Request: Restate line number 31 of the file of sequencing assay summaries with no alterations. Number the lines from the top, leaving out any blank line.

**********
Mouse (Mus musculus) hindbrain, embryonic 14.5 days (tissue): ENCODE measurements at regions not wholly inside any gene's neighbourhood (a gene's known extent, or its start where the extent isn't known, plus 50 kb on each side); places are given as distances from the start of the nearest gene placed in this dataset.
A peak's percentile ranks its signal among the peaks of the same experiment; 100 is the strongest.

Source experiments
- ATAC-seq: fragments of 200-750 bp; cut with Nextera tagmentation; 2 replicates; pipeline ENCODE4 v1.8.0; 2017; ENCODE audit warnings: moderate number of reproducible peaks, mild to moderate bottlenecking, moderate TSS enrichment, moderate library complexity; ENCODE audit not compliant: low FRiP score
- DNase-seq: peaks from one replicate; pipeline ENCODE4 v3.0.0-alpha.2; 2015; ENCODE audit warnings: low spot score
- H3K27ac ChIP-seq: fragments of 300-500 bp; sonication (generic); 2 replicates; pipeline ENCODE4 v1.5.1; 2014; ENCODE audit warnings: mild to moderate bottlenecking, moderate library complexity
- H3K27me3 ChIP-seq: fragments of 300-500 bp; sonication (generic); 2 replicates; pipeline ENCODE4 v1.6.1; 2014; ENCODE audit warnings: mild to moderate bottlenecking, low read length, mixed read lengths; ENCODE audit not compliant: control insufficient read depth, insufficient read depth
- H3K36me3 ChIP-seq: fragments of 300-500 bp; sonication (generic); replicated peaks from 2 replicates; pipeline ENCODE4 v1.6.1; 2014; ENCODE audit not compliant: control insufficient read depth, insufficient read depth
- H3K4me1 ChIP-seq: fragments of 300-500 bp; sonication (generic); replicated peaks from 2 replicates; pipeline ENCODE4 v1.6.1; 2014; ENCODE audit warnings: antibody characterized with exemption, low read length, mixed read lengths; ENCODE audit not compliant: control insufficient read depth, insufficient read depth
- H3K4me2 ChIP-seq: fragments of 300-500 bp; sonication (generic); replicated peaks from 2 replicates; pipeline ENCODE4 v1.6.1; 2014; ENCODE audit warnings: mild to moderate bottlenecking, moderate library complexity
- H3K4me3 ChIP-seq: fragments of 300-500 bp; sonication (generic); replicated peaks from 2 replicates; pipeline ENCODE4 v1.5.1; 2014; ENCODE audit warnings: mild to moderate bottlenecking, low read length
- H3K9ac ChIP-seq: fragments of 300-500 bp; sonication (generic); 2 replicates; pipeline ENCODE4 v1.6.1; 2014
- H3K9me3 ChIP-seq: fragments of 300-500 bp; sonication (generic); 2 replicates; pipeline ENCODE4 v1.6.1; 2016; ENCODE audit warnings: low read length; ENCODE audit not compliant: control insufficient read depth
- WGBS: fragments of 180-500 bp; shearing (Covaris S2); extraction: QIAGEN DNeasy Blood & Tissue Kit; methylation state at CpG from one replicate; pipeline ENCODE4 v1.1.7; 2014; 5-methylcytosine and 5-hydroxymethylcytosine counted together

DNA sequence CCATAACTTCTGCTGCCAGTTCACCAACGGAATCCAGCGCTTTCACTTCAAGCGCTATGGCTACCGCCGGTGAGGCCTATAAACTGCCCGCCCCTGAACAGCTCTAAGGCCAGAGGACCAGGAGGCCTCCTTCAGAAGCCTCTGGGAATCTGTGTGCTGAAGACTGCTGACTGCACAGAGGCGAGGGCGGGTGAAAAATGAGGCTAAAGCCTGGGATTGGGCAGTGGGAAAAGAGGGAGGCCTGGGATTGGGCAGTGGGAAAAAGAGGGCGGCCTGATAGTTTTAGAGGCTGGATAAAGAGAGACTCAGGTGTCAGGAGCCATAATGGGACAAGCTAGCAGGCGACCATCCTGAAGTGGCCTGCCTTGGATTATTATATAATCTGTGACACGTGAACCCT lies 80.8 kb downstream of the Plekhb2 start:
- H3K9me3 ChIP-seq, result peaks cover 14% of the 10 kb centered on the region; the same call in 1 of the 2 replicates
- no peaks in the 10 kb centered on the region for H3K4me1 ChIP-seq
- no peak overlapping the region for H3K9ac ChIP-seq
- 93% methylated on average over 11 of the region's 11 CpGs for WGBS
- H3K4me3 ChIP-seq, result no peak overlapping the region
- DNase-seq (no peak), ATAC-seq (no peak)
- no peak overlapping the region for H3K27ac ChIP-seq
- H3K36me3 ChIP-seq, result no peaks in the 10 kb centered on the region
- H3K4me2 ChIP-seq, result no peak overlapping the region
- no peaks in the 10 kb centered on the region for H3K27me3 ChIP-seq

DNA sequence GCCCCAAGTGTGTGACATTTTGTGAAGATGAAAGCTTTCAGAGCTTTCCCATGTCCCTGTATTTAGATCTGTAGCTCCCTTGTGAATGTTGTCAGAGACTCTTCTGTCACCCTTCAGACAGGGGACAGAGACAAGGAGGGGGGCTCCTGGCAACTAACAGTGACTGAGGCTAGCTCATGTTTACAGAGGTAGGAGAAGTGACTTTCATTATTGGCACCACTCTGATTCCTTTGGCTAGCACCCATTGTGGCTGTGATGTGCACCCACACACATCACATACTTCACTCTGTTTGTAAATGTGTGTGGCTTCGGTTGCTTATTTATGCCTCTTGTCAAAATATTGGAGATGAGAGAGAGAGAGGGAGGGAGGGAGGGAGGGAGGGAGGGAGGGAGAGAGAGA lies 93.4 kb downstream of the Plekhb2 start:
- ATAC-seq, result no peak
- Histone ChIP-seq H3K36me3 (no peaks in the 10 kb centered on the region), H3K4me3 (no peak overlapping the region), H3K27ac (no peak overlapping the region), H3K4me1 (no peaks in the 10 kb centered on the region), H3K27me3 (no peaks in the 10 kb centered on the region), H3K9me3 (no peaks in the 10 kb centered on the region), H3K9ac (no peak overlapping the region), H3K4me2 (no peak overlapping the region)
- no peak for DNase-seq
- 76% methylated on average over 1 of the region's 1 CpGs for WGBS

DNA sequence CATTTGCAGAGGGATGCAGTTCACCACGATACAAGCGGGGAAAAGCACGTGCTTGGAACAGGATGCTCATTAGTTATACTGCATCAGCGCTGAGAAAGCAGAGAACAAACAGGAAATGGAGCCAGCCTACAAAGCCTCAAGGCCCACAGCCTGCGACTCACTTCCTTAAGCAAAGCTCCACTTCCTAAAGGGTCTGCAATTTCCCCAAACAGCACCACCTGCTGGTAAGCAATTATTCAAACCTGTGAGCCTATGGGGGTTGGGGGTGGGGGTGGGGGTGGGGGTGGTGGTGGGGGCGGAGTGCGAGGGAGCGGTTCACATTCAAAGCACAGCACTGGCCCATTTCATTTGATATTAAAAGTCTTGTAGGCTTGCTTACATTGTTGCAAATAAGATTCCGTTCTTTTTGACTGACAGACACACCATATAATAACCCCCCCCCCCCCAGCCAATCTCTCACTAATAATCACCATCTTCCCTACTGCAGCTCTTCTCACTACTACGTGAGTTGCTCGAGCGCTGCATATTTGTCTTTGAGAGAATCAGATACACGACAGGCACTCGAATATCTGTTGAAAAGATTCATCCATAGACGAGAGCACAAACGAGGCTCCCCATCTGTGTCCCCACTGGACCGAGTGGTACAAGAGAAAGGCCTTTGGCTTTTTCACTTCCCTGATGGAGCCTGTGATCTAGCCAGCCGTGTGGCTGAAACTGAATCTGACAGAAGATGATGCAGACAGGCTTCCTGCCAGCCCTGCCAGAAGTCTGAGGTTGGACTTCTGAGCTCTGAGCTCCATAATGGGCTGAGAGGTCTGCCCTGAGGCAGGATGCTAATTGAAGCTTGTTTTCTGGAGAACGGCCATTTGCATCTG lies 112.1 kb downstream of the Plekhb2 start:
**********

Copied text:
DNA sequence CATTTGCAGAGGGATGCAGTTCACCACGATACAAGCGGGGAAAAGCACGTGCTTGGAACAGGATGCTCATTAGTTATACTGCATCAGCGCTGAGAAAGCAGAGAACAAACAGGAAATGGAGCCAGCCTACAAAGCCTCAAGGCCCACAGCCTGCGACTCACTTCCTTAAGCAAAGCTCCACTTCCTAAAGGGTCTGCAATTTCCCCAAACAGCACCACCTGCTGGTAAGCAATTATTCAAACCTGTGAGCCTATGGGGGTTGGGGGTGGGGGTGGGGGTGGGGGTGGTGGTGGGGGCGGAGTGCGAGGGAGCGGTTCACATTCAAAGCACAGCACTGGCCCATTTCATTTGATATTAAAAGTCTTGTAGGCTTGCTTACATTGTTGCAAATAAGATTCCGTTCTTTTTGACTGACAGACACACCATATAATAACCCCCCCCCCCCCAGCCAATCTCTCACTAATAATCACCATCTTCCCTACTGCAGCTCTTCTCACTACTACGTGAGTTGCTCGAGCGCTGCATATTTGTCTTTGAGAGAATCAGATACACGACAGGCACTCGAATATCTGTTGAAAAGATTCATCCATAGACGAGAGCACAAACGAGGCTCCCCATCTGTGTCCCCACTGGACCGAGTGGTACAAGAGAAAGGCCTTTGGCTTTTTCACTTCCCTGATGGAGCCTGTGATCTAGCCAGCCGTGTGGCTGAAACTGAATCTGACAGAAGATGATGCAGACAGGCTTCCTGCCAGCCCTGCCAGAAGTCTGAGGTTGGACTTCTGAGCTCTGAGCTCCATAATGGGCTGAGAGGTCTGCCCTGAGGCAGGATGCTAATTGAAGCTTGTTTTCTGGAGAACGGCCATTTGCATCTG lies 112.1 kb downstream of the Plekhb2 start: